Another technique to remove any debris that may be causing the meter to
stick, is to cut a tiny strip of double-sided (sticky on both sides)
scotch tape. Holding the tape with tweezers, work it in between the
armature and the outer core to pick up the debris. It may also be that
the pivot tension screw is too tight, causing the movement to bind. Get
a jeweler's screwdriver and slightly loosen the screw. Just do
everything carefully, plan each move and have plenty of light and a
On 3/28/2012 6:48 PM, Stuart Rohre wrote:
> WELCOME to ham radio!
> Sticking meters usually have picked up a metal chip or dirt in between
> the moving pivoted coil and needle and the magnet core that surrounds
> the moving parts.
> It could also be dirt in the needle bearing pivot points.
> Use a strong light, like a bright LED flashlight, or Halogen light to
> inspect the area between the moving coil/pointer and the core.
> You may be able to blow out obvious dust and cobwebs with a camera
> squeeze brush/ rubber bulb device, with gently puffs.
> Or you may be able to take a sheet of printer paper, very smooth type
> and cut a ribbon of that to pass into the space between the coil and
> magnet core. But, first try to figure out what is binding the pointer.
> You can puff gently with your breath to drive the pointer up scale off
> rest point, and see if it only hangs up as it passes one spot.
> If you have a piece of metal or chip in the core of the magnet, you have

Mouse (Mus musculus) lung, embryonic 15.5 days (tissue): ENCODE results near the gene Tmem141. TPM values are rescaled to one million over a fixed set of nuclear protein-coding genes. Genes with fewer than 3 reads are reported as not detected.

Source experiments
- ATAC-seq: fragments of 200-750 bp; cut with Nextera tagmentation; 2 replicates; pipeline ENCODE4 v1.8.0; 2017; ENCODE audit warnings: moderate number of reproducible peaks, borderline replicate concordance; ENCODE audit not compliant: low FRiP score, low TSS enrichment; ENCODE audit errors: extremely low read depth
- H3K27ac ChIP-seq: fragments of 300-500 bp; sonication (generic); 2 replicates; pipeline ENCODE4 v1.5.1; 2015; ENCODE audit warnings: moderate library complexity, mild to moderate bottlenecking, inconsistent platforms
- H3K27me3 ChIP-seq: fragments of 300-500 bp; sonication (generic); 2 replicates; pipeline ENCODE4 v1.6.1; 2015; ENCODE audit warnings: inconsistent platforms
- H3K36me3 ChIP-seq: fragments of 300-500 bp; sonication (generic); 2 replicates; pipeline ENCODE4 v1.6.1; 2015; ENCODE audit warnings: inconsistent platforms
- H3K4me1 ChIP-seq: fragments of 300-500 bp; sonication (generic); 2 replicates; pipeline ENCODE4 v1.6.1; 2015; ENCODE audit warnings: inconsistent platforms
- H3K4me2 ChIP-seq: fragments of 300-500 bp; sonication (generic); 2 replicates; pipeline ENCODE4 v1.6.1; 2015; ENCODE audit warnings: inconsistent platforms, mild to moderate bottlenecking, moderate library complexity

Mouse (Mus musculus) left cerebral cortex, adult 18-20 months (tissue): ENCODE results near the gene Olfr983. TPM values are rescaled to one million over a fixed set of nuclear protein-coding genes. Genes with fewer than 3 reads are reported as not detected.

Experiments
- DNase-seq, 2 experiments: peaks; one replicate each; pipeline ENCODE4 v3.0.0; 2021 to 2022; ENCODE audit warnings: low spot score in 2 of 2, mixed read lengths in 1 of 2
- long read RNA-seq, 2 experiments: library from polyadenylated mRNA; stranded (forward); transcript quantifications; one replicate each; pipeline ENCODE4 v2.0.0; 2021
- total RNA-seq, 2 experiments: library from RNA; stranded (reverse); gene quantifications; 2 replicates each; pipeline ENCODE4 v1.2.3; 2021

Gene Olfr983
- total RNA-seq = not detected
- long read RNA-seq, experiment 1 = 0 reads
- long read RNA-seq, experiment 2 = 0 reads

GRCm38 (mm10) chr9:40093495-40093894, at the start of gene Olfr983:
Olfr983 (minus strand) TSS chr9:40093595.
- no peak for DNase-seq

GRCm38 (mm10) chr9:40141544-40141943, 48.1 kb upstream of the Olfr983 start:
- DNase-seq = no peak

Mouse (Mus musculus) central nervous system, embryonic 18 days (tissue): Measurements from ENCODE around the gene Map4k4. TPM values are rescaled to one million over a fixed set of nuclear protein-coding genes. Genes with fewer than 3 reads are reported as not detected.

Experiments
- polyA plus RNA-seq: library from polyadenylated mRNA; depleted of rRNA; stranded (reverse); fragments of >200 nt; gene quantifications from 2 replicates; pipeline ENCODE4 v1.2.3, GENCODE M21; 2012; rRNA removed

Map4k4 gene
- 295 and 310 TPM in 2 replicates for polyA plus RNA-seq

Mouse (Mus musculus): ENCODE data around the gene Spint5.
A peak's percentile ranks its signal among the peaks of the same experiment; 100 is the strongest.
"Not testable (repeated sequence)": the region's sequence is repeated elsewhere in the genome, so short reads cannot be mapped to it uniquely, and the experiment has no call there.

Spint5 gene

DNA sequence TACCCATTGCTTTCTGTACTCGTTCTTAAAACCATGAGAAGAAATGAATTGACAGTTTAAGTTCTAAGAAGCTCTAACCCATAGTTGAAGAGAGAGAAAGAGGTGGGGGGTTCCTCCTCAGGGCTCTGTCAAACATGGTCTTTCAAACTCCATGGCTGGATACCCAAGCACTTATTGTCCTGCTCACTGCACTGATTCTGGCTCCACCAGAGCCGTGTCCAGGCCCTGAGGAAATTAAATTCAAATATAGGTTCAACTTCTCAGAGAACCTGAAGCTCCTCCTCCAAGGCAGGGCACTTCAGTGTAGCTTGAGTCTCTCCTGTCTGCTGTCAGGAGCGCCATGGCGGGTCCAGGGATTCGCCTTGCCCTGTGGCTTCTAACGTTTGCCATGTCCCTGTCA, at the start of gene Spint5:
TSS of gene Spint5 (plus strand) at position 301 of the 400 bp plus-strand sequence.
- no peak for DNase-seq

> to use the corner of a strip of printer paper to nudge it out.
> Only use tweezers when you can get at it on the outer magnet area, NOT
> close to the fragile coil.
> To do all this, you need to have the meter out of the rig, where you can
> rotate it around in your hands. Use photo cloth thin gloves to keep
> sweat and skin cells off the interior of the meter. Some meter cases
> are glued if plastic, others have screws and the plastic can be removed
> to gain access.
> The ideal meters to work on are the old round ones in metal cans where
> you can get the whole meter guts out with removal of three screws around
> the can.
> Hopefully, you can get into the meter and puff or blow out the foreign
> debris. Don't try an air hose nozzle! It will destroy the meter.
> If it is a very well glued plastic cased meter, you may have to find a
> similar meter to replace it, or one from a junked rig of the same model.
> Stuart Rohre
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